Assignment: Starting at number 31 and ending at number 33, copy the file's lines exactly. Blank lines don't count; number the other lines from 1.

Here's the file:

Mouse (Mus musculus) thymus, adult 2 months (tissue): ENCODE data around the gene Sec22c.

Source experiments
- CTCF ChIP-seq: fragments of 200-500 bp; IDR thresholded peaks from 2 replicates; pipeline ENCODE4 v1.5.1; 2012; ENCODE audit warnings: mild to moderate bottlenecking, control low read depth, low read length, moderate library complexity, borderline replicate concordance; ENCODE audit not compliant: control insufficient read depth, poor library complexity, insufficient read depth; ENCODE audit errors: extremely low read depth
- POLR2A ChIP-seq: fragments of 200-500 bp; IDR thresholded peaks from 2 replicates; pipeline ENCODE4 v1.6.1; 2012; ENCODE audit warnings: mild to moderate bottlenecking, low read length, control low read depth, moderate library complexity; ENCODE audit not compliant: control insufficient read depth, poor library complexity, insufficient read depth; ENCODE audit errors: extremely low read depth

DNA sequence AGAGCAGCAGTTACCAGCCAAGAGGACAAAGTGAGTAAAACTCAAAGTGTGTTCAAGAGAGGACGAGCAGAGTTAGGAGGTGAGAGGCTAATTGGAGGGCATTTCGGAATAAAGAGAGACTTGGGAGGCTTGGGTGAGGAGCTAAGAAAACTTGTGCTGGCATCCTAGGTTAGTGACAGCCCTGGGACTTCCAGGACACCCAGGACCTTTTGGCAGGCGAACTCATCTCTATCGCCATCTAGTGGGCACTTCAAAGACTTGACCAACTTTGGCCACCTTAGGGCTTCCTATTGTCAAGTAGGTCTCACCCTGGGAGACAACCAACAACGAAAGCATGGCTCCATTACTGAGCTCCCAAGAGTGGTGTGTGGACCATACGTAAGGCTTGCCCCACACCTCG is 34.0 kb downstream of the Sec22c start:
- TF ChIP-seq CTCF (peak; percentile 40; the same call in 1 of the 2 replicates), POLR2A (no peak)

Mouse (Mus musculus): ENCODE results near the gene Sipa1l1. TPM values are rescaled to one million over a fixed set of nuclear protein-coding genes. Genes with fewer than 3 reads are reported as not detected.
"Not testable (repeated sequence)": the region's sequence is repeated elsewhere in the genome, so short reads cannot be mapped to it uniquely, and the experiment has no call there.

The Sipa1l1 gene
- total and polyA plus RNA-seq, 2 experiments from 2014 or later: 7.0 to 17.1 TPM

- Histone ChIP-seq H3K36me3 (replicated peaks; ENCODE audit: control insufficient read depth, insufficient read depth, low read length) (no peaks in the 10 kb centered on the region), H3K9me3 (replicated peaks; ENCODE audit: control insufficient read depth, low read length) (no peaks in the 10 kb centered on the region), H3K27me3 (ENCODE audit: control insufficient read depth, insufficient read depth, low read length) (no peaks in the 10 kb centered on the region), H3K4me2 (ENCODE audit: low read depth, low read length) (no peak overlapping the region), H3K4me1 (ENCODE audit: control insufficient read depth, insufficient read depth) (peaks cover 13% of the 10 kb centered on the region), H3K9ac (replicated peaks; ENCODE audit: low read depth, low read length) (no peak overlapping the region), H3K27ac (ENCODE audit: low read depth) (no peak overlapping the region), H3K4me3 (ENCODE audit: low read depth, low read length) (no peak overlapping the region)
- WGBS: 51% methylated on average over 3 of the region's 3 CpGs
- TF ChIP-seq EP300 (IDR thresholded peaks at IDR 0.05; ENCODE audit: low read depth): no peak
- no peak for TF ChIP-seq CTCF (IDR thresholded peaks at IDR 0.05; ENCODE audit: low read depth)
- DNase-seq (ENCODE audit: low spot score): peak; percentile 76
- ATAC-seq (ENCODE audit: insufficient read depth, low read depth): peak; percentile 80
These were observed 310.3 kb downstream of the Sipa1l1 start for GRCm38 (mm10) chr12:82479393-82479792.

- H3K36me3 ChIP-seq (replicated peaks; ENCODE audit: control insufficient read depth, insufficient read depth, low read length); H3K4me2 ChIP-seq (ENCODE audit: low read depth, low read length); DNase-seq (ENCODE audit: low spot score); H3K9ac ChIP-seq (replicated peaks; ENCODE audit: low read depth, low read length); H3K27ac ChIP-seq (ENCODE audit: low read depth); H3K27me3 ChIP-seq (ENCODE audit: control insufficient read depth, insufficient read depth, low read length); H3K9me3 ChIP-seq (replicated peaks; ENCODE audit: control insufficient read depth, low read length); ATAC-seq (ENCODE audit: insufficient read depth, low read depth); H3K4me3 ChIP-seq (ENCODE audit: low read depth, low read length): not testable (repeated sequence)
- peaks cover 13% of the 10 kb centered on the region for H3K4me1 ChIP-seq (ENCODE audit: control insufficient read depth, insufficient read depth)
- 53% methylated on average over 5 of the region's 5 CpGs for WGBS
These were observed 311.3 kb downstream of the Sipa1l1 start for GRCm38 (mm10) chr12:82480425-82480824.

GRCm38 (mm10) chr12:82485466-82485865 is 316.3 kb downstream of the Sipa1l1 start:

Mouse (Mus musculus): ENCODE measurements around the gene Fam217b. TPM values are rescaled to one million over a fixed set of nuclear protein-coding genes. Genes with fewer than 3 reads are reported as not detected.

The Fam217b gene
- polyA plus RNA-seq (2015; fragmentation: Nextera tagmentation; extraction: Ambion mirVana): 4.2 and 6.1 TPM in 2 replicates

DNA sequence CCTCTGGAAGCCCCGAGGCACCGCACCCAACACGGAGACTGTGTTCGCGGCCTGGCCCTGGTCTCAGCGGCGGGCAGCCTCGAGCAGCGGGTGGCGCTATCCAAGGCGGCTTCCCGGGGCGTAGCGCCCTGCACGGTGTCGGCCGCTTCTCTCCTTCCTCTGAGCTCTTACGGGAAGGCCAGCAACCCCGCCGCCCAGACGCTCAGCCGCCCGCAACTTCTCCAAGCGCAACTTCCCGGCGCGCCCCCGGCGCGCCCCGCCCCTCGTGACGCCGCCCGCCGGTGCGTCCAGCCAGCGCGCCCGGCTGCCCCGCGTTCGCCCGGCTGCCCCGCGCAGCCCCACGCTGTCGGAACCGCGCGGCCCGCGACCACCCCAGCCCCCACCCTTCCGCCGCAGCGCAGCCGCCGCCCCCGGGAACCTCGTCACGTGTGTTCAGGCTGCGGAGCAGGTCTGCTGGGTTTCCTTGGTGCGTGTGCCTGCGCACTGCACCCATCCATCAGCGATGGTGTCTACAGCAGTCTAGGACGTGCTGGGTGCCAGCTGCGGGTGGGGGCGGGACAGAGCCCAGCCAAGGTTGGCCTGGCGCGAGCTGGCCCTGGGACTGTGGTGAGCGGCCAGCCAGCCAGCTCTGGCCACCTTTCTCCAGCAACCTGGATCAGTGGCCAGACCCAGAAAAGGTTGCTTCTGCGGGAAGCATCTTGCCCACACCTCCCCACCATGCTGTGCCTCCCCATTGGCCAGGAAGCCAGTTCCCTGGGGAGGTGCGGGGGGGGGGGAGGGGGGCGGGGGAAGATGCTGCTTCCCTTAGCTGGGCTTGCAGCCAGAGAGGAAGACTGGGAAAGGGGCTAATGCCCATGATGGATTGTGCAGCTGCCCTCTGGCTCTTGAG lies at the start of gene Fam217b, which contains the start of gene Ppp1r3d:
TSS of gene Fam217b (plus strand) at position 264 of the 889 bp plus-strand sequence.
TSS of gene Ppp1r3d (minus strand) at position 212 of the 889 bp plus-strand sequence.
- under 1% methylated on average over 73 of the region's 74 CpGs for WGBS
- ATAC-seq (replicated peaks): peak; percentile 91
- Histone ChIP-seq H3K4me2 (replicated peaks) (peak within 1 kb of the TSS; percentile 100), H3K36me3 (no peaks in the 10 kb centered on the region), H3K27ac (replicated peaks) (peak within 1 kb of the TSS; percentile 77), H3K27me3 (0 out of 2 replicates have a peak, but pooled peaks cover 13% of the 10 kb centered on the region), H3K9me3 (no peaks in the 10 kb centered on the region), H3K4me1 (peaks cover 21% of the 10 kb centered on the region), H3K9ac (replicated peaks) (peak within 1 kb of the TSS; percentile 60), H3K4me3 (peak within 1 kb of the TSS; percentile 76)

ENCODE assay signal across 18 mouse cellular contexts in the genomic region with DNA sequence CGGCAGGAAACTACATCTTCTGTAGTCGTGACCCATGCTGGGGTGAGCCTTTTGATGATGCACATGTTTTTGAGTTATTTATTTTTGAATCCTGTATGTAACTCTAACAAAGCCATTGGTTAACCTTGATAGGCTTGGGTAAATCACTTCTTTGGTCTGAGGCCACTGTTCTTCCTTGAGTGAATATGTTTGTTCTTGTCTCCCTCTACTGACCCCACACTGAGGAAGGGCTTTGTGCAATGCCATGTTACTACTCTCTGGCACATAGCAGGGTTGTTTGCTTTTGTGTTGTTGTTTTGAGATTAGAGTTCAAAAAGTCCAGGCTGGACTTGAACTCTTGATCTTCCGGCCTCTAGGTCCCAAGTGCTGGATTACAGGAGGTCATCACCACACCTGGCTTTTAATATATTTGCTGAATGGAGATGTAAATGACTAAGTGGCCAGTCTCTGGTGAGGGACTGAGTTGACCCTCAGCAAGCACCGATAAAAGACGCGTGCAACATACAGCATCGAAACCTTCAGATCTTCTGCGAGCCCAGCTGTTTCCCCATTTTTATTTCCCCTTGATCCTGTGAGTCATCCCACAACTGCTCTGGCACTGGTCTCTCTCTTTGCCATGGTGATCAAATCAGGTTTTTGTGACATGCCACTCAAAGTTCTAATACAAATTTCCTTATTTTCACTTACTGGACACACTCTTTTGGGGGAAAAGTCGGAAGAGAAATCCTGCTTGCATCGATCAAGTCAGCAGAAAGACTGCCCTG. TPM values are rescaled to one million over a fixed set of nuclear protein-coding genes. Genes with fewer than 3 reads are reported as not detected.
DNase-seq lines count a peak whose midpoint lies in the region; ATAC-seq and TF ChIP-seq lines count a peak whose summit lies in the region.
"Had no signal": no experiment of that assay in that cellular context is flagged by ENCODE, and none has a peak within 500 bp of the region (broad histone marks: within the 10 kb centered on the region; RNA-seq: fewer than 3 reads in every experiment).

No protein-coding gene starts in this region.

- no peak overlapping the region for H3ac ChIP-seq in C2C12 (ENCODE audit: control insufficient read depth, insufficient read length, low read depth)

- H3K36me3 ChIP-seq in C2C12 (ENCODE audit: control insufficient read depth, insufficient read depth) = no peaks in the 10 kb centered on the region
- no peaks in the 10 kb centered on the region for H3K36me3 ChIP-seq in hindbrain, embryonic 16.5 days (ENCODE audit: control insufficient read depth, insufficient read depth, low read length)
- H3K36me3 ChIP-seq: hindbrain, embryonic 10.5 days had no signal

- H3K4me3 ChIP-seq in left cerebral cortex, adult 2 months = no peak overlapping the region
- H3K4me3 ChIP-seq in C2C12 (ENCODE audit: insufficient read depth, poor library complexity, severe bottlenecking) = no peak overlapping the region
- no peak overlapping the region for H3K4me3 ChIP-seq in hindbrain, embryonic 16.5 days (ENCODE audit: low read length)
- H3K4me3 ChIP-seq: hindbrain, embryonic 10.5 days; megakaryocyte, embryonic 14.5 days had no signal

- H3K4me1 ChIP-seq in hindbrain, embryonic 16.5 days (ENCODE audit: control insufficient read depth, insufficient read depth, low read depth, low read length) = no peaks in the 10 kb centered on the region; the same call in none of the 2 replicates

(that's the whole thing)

- Histone ChIP-seq H3K4me2 (replicated peaks) (peak within 1 kb of the TSS; percentile 100), H3K36me3 (no peaks in the 10 kb centered on the region), H3K27ac (replicated peaks) (peak within 1 kb of the TSS; percentile 77), H3K27me3 (0 out of 2 replicates have a peak, but pooled peaks cover 13% of the 10 kb centered on the region), H3K9me3 (no peaks in the 10 kb centered on the region), H3K4me1 (peaks cover 21% of the 10 kb centered on the region), H3K9ac (replicated peaks) (peak within 1 kb of the TSS; percentile 60), H3K4me3 (peak within 1 kb of the TSS; percentile 76)

ENCODE assay signal across 18 mouse cellular contexts in the genomic region with DNA sequence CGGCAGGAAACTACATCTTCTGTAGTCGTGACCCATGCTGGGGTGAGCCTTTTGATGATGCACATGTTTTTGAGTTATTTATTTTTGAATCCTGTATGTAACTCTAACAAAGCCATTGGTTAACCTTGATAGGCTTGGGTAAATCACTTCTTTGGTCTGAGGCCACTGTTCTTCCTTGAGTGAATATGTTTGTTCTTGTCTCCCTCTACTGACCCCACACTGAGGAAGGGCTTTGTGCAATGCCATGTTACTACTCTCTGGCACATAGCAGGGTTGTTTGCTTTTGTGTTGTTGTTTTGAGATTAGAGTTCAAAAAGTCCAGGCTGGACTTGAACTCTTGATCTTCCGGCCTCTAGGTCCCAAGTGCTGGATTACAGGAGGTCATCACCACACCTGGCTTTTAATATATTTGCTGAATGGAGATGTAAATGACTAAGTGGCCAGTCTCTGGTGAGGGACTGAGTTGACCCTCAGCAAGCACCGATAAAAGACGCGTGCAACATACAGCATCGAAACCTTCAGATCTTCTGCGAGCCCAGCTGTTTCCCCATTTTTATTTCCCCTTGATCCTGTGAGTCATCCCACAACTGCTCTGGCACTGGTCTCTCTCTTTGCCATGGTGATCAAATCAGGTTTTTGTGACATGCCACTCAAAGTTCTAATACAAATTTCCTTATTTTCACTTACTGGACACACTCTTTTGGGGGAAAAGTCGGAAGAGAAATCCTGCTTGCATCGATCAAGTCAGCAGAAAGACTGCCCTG. TPM values are rescaled to one million over a fixed set of nuclear protein-coding genes. Genes with fewer than 3 reads are reported as not detected.
DNase-seq lines count a peak whose midpoint lies in the region; ATAC-seq and TF ChIP-seq lines count a peak whose summit lies in the region.